Andy Pettitte is slated to return from the disabled list tonight to pitch against the Indians. I’m sure this is a happy occasion for Yankee fans, whose chief pastime these days is waiting for old guys to become well enough to actually play.
Mark Teixeira, at 33 a young pup by current Yankee standards, returned Friday in time for the Boston series. So did Kevin Youkilis, the former Red Sox star who is a year older than Teixeira and even further past his prime.
So what if “Youk” is a shell of his old self, or if “Tex” has seen his OPS (on-base plus slugging, for the uninitiated) decline every year since coming to the Bronx in 2009? They’re getting the old gang back together, and old is the operative word!
Derek Jeter and Alex Rodriguez are expected back after the All-Star break. Considering how well the Yankees played in the first two months of the season, exceeding expectations despite their many physical woes, fans have to be optimistic about their chances in the months ahead.
Well, let’s hope so. Maybe the pinstriped geriatrics will make one last stirring run, with the wondrous Mariano Rivera sawing off some hapless lefty’s bat to clinch the World Series in his final appearance.
But I see trouble on the horizon (and there’s also those four straight losses to the Mets in the rear-view mirror). At a time when hot young starting pitchers are popping up all over baseball, the Yankees are virtually devoid of young arms and dangerously reliant on an old, fragile rotation.
They’ve done an admirable job staying in the AL East race. Hiroki Kuroda, who is 38, has been a revelation. It’s hard to imagine where they would be without him. The rest of the rotation is showing cracks, however.
CC Sabathia went winless in a recent five-game stretch. His velocity has dropped 4 mph since he came to New York in 2009. Sabathia is a gamer, more craftsman than power pitcher, but the wear and tear might be getting to him. Pettitte, who turns 41 in two weeks and leads active pitchers with 249 wins, hasn’t started more than 21 games since '09.
Phil Hughes is a wreck. The former golden boy of the rotation is 2-4 with a 5.37 ERA after getting bombed by the Red Sox on Saturday. Hughes has allowed 12 home runs in 58.2 innings. He’s 26; how long must Yankee fans wait?
Every contending team in the majors has one or more pitchers Hughes’ age. Among baseball’s ERA leaders as of Sunday, six of the top eight were 25 years old or younger. Patrick Corbin is 23; Shelby Miller 22; Matt Harvey 24; Matt Moore 23.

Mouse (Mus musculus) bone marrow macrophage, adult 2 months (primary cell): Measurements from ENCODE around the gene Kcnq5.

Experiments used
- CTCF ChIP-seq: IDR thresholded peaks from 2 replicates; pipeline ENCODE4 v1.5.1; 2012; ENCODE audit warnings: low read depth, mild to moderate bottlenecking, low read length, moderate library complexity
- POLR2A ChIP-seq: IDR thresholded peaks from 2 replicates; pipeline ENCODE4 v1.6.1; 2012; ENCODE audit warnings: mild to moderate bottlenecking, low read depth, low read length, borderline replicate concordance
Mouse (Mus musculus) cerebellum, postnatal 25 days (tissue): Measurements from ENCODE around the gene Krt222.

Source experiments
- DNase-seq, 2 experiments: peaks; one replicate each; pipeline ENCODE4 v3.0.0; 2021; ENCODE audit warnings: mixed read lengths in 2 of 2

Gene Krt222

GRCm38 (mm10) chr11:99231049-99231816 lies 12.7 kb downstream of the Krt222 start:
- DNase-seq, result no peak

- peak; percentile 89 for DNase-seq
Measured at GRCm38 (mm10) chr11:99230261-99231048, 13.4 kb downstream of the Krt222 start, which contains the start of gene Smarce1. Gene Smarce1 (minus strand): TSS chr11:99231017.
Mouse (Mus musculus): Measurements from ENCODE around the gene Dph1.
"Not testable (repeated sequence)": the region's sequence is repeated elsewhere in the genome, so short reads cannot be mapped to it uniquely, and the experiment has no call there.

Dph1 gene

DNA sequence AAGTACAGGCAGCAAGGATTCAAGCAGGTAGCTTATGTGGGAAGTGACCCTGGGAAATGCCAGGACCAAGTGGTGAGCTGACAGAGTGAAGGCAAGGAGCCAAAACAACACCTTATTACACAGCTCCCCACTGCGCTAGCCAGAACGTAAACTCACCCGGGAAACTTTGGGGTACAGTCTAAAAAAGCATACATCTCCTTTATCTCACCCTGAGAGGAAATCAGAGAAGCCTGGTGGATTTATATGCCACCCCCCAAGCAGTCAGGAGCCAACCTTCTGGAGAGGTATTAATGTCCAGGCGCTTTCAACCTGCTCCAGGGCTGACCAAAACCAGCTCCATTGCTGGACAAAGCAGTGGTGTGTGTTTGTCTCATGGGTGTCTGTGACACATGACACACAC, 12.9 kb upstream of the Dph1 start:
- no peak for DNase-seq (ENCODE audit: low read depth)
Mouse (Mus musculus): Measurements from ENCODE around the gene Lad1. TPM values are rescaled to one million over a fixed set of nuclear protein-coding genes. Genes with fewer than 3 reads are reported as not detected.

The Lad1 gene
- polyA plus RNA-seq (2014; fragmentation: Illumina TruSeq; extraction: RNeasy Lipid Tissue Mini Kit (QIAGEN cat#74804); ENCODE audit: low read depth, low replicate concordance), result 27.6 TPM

Go down the list a bit and you run into Chris Sale, 24; Stephen Strasburg, 24; Alex Cobb, 25. You get the picture.
Strikeouts in baseball are up for the sixth consecutive season. What’s going down, along with batting averages and runs per game, is the age of the top pitchers. Meanwhile, there’s not a Yankee pitcher under the age of 32 among the top 90 rated hurlers in major league ERA.
It would be one thing if they had a young stud on the verge of breaking through, like Michael Wacha (Cards), Gerrit Cole (Pirates), Kyle Gibson (Twins), Dylan Bundy (Orioles) or Zach Wheeler (Mets), to name just a few.
The Red Sox aren’t exactly on the cutting edge here. But at least they have two top minor-league pitching prospects in Allen Webster and Matt Barnes. Clay Buchholz, who entered Sunday night with the best ERA in the game, is 28, which would qualify him as a whiz kid on the Yankees’ staff.
Who are the Yanks’ presumed saviors? Good question. Baseball America doesn’t have a Yankee pitcher among its top 100 prospects. The first Yankee hurler to show up on scoutingbook.com’s list is Manny Banuelos at No. 165.
Banuelos, a 22-year-old Mexican lefty, has great stuff. He was one of the “Killer B’s,” a trio of promising pitchers who were going to breathe young life into the rotation: Banuelos, Dellin Betances and Andrew Brackman.
Banuelos had Tommy John surgery and is out for this season. Betances, 25, went 2-2 with a 6.00 ERA in Scranton this year and was moved to the bullpen. He’s out of options after this season. Brackman, the Yanks’ No. 1 pick in the 2007 draft, also had Tommy John surgery. His career with the Yanks amounted to 2.1 innings. He’s now in the White Sox system.
Well, there’s always Michael Pineda, the prize righty the Yanks got from Seattle two years ago in the Jesus Montero deal. Pineda still hasn’t pitched for the Yanks due to a torn labrum in his shoulder. But he’s reportedly throwing well in extended spring training and could be ready late this month.
God knows, the Yanks could use him. Pineda would give them a vital asset in today’s game: A rising starter in his early 20s. And if he flames out, maybe they can revert to their tried-and-true methods of the good old days.
Wait for the other teams to find and develop hot young pitchers, then buy them up in free agency.